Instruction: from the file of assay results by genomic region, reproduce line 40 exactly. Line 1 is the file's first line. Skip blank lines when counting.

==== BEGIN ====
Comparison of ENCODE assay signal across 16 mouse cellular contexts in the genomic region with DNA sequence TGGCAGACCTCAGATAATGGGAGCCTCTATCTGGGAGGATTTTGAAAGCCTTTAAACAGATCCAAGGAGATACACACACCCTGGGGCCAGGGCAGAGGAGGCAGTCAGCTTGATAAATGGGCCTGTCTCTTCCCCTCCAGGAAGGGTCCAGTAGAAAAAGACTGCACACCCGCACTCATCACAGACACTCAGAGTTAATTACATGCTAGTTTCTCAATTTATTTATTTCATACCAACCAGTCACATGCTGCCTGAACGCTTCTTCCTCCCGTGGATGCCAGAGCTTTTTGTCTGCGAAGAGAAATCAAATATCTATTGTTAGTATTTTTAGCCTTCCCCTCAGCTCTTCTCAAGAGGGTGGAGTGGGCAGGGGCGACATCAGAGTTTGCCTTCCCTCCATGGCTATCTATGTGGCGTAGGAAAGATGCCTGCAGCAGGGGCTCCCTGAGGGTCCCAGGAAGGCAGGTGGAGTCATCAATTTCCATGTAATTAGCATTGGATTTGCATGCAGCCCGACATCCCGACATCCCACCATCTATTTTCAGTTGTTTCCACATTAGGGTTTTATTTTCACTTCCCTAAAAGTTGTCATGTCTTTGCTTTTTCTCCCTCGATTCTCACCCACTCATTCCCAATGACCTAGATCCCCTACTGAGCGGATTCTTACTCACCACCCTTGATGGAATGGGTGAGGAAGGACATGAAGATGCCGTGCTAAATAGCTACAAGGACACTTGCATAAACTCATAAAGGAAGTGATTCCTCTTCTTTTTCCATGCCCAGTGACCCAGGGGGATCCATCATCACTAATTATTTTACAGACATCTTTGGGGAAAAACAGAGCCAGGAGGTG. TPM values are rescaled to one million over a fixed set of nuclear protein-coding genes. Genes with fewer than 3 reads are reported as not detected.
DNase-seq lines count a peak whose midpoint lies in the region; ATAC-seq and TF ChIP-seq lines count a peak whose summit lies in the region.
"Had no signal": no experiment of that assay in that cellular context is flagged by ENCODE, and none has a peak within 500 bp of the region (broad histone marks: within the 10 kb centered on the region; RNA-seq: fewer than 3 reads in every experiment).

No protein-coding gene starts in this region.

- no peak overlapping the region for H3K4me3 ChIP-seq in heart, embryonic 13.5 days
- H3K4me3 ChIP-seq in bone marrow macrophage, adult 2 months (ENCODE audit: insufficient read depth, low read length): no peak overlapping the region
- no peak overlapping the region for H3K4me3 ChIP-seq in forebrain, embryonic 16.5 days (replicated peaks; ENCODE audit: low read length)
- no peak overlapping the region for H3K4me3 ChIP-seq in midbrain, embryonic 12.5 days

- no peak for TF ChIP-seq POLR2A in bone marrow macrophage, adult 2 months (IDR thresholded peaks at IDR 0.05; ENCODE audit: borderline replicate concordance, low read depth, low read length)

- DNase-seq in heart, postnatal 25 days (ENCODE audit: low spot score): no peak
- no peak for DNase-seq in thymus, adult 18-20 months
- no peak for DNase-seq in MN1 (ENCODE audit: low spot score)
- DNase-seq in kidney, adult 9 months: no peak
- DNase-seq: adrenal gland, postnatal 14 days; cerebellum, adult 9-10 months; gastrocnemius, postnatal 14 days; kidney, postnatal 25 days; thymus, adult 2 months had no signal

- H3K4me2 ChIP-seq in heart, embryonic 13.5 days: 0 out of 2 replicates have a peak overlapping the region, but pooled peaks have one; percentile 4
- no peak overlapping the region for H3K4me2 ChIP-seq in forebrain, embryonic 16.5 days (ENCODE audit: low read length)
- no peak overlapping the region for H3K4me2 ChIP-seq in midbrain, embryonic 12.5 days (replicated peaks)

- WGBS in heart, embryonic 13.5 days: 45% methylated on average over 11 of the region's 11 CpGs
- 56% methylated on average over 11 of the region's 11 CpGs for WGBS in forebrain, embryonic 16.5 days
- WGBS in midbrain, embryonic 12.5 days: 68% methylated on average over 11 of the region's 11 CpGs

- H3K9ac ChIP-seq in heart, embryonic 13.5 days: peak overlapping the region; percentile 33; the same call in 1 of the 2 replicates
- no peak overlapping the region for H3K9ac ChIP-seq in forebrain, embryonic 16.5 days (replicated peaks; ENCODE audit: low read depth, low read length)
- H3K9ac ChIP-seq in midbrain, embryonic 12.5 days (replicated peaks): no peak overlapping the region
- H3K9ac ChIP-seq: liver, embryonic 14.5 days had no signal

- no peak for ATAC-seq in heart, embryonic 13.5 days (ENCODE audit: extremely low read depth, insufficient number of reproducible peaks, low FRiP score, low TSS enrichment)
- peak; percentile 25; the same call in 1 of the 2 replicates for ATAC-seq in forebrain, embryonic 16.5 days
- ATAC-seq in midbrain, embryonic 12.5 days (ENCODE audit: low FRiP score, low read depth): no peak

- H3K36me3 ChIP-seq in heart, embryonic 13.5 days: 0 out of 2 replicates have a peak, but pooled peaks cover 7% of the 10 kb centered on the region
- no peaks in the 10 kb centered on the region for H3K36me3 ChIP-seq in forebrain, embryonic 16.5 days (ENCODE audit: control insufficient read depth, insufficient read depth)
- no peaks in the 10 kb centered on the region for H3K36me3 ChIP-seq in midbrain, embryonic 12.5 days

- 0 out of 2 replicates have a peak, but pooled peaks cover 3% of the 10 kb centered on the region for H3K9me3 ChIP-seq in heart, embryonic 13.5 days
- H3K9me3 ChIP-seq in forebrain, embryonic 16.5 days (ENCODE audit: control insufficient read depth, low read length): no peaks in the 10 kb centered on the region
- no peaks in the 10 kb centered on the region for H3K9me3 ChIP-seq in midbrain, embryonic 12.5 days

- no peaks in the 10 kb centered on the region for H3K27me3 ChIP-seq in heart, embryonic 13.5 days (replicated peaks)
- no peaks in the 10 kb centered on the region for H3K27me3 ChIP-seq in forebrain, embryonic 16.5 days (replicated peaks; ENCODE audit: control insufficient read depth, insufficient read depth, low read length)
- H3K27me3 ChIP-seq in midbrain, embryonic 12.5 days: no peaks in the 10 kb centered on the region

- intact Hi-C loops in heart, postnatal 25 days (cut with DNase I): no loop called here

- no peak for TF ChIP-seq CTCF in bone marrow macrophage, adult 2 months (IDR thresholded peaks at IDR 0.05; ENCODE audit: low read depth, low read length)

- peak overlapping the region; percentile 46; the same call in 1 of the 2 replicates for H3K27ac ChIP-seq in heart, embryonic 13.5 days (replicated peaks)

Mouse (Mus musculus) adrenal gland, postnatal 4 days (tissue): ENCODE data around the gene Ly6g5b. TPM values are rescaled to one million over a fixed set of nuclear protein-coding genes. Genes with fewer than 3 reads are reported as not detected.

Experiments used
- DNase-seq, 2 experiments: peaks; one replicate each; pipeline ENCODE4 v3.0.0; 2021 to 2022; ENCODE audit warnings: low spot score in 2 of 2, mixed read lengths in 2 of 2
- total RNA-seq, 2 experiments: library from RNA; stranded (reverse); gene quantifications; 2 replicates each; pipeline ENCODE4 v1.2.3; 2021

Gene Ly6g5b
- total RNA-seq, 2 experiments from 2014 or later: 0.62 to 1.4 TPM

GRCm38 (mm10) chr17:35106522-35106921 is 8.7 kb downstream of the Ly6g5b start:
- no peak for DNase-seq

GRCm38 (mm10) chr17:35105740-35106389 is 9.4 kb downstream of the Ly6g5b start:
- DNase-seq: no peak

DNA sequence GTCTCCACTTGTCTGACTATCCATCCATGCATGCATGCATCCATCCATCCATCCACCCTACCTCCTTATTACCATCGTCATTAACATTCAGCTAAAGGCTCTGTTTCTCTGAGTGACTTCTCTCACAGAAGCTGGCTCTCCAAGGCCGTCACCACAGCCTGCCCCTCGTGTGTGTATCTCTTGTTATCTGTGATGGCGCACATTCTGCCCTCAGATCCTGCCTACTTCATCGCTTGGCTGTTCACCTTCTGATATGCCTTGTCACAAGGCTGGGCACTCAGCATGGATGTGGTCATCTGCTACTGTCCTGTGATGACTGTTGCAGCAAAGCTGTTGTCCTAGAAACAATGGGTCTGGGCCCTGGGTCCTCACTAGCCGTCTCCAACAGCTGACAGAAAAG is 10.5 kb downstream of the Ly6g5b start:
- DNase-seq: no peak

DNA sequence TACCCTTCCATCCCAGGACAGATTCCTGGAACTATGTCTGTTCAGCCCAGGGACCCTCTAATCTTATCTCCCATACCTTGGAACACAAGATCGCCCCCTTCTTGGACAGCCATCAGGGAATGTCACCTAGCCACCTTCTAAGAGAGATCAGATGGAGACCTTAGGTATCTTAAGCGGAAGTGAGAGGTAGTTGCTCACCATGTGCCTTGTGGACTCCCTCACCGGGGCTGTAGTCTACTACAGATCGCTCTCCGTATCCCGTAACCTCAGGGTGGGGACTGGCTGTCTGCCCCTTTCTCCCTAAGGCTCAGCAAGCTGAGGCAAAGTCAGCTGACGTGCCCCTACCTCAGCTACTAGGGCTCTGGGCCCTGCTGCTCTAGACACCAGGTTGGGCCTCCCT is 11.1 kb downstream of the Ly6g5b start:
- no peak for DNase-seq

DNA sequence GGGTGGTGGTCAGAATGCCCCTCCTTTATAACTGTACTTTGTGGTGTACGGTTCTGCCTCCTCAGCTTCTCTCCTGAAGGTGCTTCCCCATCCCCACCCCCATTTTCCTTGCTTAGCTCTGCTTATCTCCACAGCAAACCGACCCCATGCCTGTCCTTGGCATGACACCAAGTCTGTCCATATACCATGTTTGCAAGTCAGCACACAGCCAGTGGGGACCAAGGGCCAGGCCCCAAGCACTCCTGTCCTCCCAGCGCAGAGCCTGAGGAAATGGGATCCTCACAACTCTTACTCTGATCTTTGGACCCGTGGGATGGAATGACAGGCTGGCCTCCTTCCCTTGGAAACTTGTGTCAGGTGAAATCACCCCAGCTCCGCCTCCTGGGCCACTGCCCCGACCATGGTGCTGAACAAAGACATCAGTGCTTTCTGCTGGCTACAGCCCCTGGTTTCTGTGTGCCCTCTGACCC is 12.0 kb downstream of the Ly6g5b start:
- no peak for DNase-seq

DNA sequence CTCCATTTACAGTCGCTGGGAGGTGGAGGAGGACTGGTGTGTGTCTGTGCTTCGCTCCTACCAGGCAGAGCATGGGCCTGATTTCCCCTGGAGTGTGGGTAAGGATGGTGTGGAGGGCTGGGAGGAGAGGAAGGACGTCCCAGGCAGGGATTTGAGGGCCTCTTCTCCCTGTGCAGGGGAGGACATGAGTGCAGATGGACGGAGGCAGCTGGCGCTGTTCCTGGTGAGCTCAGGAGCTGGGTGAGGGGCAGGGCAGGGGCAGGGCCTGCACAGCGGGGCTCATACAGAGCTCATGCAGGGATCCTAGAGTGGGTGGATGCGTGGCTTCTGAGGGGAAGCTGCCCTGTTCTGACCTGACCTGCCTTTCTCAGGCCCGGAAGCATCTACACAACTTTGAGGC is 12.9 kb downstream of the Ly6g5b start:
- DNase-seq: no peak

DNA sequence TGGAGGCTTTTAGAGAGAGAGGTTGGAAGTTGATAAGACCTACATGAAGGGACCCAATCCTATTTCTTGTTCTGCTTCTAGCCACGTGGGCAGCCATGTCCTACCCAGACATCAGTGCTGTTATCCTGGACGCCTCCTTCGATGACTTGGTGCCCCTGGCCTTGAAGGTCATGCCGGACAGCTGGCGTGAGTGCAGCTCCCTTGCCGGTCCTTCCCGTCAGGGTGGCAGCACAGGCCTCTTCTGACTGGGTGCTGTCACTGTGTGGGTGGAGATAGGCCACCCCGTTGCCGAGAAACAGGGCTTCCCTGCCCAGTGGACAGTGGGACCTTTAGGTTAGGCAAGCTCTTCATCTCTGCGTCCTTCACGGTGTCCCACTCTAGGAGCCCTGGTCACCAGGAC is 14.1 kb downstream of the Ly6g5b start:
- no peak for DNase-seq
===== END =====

Mouse (Mus musculus) adrenal gland, postnatal 4 days (tissue): ENCODE data around the gene Ly6g5b. TPM values are rescaled to one million over a fixed set of nuclear protein-coding genes. Genes with fewer than 3 reads are reported as not detected.